Phillips Petting Zoo: Pierre Bonnard

Installation view of two works by Pierre Bonnard in the Snapshot exhibition, both in the permanent collection at The Phillips Collection. At left is Dogs, 1893. Lithograph on Paper, 15 x 11 in. At right is Woman with Dog, 1922. Oil on canvas, 27 1/4 x 15 3/8 in. Photo: Joshua Navarro

When I entered Snapshot, the pairing of Bonnard’s painting Woman with Dog (above right) with his lithograph Dogs (above left) delighted me. By my count, the exhibition features five works in which Bonnard includes canines, and I love how each picture captures dogs doing what dogs do—begging, cuddling, running, playing, etc.

Look more closely at Dogs. Did you notice how the fluffy dog in the mid-ground is sniffing the rear of the pup he’s next to? Behind them, Bonnard includes three pooches in play bows as they get acquainted before galloping off. Do you see the black smears throughout the composition? Funny how they resemble paw prints, as though the pups ran across the surface of the composition. Continue reading

Phillips Petting Zoo: Paul Gauguin

Paul Gauguin, The Ham, 1889. Oil on canvas, 19 3/4 x 22 3/4 in. The Phillips Collection. Acquired 1951. Photo: Claire Norman

This is a series is about animals, but no, this is not a post about the pig from which The Ham is derived . . .

Notice near the rim of the café table Gauguin signed the work “P GO”. The artist often abbreviated his signature with these initials and when you say “P GO” in French, it sounds indistinguishable from its homophone, “pego,” nautical slang for penis. This double entendre wouldn’t have been lost on Gauguin; he spent six years in the French merchant navy. On her blog, Tate Curator Christine Riding discusses how the museum almost called a children’s book on birds and animals in Gauguin’s art “P GO” until someone pointed out the name’s indelicate connotation.

Paul Gauguin, The Ham (detail), 1889. Oil on canvas, 19 3/4 x 22 3/4 in. The Phillips Collection, Washington, D.C. Acquired 1951. Photo: Claire Norman

In 1901 Gauguin settled on Hiva Oa in the Marquesas Islands, and there he acquired a little dog he named “Pego.” Perhaps that’s him in lower right corner of the late painting, Marquesan Man in a Red Cape, although Gauguin painted many dogs throughout his career, including these adorable puppies.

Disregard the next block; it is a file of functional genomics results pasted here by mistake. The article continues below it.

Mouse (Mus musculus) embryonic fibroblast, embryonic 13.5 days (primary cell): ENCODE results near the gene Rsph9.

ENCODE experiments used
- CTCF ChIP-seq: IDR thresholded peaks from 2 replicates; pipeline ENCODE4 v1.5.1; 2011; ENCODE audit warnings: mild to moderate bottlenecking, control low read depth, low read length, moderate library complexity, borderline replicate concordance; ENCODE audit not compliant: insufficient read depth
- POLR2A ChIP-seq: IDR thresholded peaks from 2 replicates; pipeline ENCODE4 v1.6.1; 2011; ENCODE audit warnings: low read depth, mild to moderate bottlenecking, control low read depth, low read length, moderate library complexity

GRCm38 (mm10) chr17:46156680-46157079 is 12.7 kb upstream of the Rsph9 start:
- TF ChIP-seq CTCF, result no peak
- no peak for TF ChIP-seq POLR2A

In 1998 June Hargrove, my graduate school advisor, met Pego’s descendant pictured below; he lived on the grounds of the Gauguin Museum in Mataiea, Tahiti. The director of the museum told her that in the 1960s a scholar researching Gauguin received a canine descendant of Pego from someone in Gauguin’s family. He brought the pup to the museum. Apparently, by the time she took this photo, Pego’s progeny had populated the place.

Canine descendant of Gauguin's dog Pego. Photo: June Hargrove

Phillips Petting Zoo: Pierre-Auguste Renoir

Pierre-Auguste Renoir (1841–1919), Luncheon of the Boating Party, 1881. Oil on canvas, 51 ¼ x 69 1/8 inches. Acquired 1923. The Phillips Collection, Washington, D.C.

I’ve given lots of tours of Luncheon of the Boating Party, and almost every time I talk about it, someone brings up the girl in the lower left cooing at her dog. I have been known to make a pretty bad joke, saying, well how else would you know the scene is set in France without the dog at the table? Kidding aside, the pup in the painting plays an important role.

Ever notice how almost all of the characters in the artwork seem to be engaged in flirtatious exchanges, except the girl with the dog? Guess what—she’s Renoir’s girlfriend and future wife, Aline Charigot. With his education, Renoir would have known that dogs in art operate as symbols of loyalty and fidelity, that’s why people often call their pets Fido. So it’s not surprising Renoir would have painted his future bride nuzzling a cute little pooch rather than romancing another character in the painting.

In addition to Luncheon of the Boating Party, Renoir created a number of important works where dogs play a prominent role. Fifteen years earlier, he painted At the Inn of Mother Anthony, Marlotte (1866) featuring diners gathered around a table with a dog (a poodle? a Bichon frisé?) curled up underneath. At New York’s Metropolitan Museum of Art, check out his stylish portrait of the Charpentier family complete with their Newfoundland named Porthos.

Renoir depicted Aline in the company of dogs at least two other times. In The Apple Seller (c. 1890) she sits with two young children and playful dog. Thirty years after Luncheon of the Boating Party, he painted a tender portrait of an older Aline holding her new little puppy Bob.